Already today, data literacy skills are so in-demand that every executive surveyed would offer an average salary increase of 26% to candidates that could demonstrate data literacy. This translates to an additional $11K USD to the annual salary of the average US employee.
And for those who are able to build their data literacy skills, it’s not just money that’s on the table. Data and analytical skills will provide a new route to leadership for ambitious employees, as firms anticipate creating new C-level positions such as Chief Customer Experience Officer, Chief Metaverse Officer, Chief Automation Officer and Chief Trust Officer in the next five years.
Based on these statistics, the answer to ‘how ready are we for a culture of informed action?’ is, in the majority of cases, not ready enough. Much more needs to be done to ensure that businesses and their people will thrive in a future where data plays an increasingly important role.
This includes championing a data literate culture from the top down. Our research found that 35% of employees have left a job in the past 12 months to move to an employer that offers better upskilling and training. In the current talent market – where business leaders don’t just face the challenge of growing their talent base, but are facing unusually high attrition amid the Great Resignation phenomenon – it is key that employees understand what professional opportunities are open to them and how their leaders will help them achieve them. Could they be their company’s first Chief Automation Officer?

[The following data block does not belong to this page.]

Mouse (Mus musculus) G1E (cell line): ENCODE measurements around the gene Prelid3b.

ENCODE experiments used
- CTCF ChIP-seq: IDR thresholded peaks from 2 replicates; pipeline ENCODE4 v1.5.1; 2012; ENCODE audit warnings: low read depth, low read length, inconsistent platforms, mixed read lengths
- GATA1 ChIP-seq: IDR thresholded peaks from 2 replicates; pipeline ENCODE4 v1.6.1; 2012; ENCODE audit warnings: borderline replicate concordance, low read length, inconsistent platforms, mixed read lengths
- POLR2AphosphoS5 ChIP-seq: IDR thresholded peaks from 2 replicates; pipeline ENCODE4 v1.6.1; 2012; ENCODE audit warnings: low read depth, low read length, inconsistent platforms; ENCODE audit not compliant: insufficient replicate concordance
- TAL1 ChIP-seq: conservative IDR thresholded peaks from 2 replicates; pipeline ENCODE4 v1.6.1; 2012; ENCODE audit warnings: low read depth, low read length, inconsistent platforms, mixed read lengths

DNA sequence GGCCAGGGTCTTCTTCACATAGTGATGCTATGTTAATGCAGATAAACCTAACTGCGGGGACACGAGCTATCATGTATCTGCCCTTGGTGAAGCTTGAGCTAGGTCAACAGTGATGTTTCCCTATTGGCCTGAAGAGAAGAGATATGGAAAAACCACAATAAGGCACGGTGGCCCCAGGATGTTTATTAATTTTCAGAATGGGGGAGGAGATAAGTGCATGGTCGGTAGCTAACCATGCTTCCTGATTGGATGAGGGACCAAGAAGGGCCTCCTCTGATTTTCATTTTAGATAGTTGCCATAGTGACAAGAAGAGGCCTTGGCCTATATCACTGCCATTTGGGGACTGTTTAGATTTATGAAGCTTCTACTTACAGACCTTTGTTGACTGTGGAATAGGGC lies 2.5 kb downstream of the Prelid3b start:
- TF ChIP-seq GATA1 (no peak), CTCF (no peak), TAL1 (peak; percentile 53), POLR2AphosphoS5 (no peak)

It also means democratizing access to data literacy training and user-intuitive tools across the entire organization. Currently the vast majority of skills investment focuses on data roles, with just 13% of customer service teams, 11% of finance teams and 9% of sales teams receiving data literacy training. This is short-sighted, as it is only when most employees are empowered with these skills, and supported with interactive and customizable interfaces that support the exploration of and collaboration with data, that everyone will be able to make better, more informed decisions.
A successful future starts now
We are poised at the start of a new era for enterprise data. Leading organizations are seizing Active Intelligence, where context-rich insights are served in real-time to trigger both human and machine actions in the moment. With the rise in data and advanced technologies, such as AI and machine learning, the analytical opportunities these systems provide will be enormous. But only if the insights are in the hands of those that have had the upskilling to translate it into real business decisions. It will be these companies, empowered by these data literate employees, that will succeed in this new era.
So, I urge business leaders to start upskilling their workforce and creating a culture that encourages curiosity to build this future – to lead this transformation and reap the rewards of the new opportunities to come.